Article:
Actually, this series is not horrible, as it does have a few decent ideas and some decent humor. It is certainly a prime example of wasted potential, however, and that is what the grade given truly reflects.
Yosuga no Sora
Review: Haruka and Sora are twins who have recently lost their parents in an accident, so they have returned to their original home out in the country. While Haruka attends school and attract the attention of many a girl with his dashing good looks, the sickly (but improving) Sora remains at home, frustrated by her isolation. Will any of the gaggle of new girls in Haruka's life be able to compete with someone already closer and dearer to Haruka than any of them could hope to be?
Though not commonplace, incest is hardly an unknown element in Japanese ero games, and that's exactly what this is: another ero game translated into animated form. The set-up is fairly typical for the type, as is the selection of potential love interests - a maid, a miko, a rich girl, a class rep, a busty neighbor girl, and a sickly girl - with the only difference this time being that the most prominent love interest is the lead's fraternal twin sister. There's really no question about whether or not this is incest, either, as Haruka and Sora have a clear physical resemblance, are clearly-shown kissing at one point, and some of the things Sora thinks and does (especially in the last regular scene) are unquestionably provocative. If incest bothers you, stay well away.
The tone of the series is hard to figure out from this episode. The regular content plays almost entirely seriously and with a mood not common to the typically more outlandish style of ero game adaptations, while the bonus animation after the first set of credits is decidedly more on the silly side. It does not shy away on the fan service aspect, as the first episode shows defined nudity and a clear masturbation scene. Exactly how this will all balance out in the long run is anyone's guess at this point.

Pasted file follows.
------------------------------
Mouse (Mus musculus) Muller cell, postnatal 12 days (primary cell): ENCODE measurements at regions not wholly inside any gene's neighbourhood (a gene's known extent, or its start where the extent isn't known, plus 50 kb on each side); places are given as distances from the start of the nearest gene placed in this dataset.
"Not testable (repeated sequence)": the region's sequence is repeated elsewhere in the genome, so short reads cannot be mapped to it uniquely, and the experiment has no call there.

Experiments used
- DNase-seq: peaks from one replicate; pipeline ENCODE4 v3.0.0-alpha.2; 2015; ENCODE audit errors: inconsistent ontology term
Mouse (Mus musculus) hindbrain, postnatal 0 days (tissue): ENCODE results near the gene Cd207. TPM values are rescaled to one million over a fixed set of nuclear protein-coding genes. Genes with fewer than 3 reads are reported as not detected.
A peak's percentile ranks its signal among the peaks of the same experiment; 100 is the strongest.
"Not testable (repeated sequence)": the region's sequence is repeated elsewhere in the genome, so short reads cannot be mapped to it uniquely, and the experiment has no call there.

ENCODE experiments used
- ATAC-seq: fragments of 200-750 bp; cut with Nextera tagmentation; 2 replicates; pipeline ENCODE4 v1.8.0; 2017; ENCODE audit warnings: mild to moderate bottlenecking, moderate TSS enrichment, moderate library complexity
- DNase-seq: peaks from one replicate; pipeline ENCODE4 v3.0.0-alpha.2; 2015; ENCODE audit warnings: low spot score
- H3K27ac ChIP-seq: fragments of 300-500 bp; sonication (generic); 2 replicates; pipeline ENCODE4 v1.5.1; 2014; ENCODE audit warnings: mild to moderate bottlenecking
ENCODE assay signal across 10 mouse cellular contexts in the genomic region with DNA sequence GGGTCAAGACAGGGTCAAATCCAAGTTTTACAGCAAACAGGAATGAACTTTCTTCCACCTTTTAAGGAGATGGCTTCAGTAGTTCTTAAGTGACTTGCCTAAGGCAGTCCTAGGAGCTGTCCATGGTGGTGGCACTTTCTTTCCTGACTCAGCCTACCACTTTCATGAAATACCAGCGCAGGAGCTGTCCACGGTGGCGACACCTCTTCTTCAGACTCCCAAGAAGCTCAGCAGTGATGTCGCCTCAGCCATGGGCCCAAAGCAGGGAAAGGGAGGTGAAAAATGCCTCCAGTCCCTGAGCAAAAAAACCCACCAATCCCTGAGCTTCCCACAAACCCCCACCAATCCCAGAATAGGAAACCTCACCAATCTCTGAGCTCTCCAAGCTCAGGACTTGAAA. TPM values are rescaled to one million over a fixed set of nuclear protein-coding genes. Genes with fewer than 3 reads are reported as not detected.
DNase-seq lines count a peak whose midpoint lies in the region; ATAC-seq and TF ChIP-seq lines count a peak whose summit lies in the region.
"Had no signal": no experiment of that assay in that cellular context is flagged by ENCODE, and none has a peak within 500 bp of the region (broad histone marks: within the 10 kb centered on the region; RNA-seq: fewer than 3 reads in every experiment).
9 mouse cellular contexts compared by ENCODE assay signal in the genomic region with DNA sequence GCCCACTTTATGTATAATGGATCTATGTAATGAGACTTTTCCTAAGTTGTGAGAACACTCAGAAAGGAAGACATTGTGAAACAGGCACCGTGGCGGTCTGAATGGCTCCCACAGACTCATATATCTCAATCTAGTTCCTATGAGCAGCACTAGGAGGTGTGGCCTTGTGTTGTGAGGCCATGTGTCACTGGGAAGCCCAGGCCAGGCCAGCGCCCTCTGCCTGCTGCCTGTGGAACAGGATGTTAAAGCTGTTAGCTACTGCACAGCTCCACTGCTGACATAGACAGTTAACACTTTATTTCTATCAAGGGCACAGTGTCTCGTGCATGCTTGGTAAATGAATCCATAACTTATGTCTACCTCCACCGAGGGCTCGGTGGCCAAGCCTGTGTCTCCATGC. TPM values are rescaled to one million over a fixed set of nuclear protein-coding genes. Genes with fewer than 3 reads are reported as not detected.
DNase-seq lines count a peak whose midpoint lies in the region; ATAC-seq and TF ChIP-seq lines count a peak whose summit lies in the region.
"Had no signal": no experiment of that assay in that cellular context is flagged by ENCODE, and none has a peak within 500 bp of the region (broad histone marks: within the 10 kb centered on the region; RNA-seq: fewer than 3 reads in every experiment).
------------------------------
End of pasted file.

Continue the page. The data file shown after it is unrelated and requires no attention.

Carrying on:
The first episode offers nothing special in its artistry, music, or animation, so its appeal is going to rest entirely on the ero game construction and on how bothered or titillated you are by the incest angle. Incest stories can be exceptionally good if handled with delicacy and sensitivity (see Koi Kaze), but this one, for the moment at least, seems to be aiming for a more base appeal.
Psychic Detective Yakumo
Review: Yakumo is - get this - a psychic detective because he has this special red eye that allows him to see spirits. He is dashingly bishonen, all full of coolness and sullen, laid-back attitude, but that does not leave him above helping a girl in need, especially a cute one like lavender-haired Haruka Ozawa, whose friends have run into possessed-by-evil-spirits trouble after a trip to a decrepit and supposedly haunted old school. Naturally Haruka has a past tragedy that Yakumo can use to appeal to her, and naturally this matter (which turns out to involve a serial killer) can be resolved in a single episode without Yakumo actually putting in a terrible amount of effort. Oh, and some other evil guy with certainly nefarious intent lingers in the background.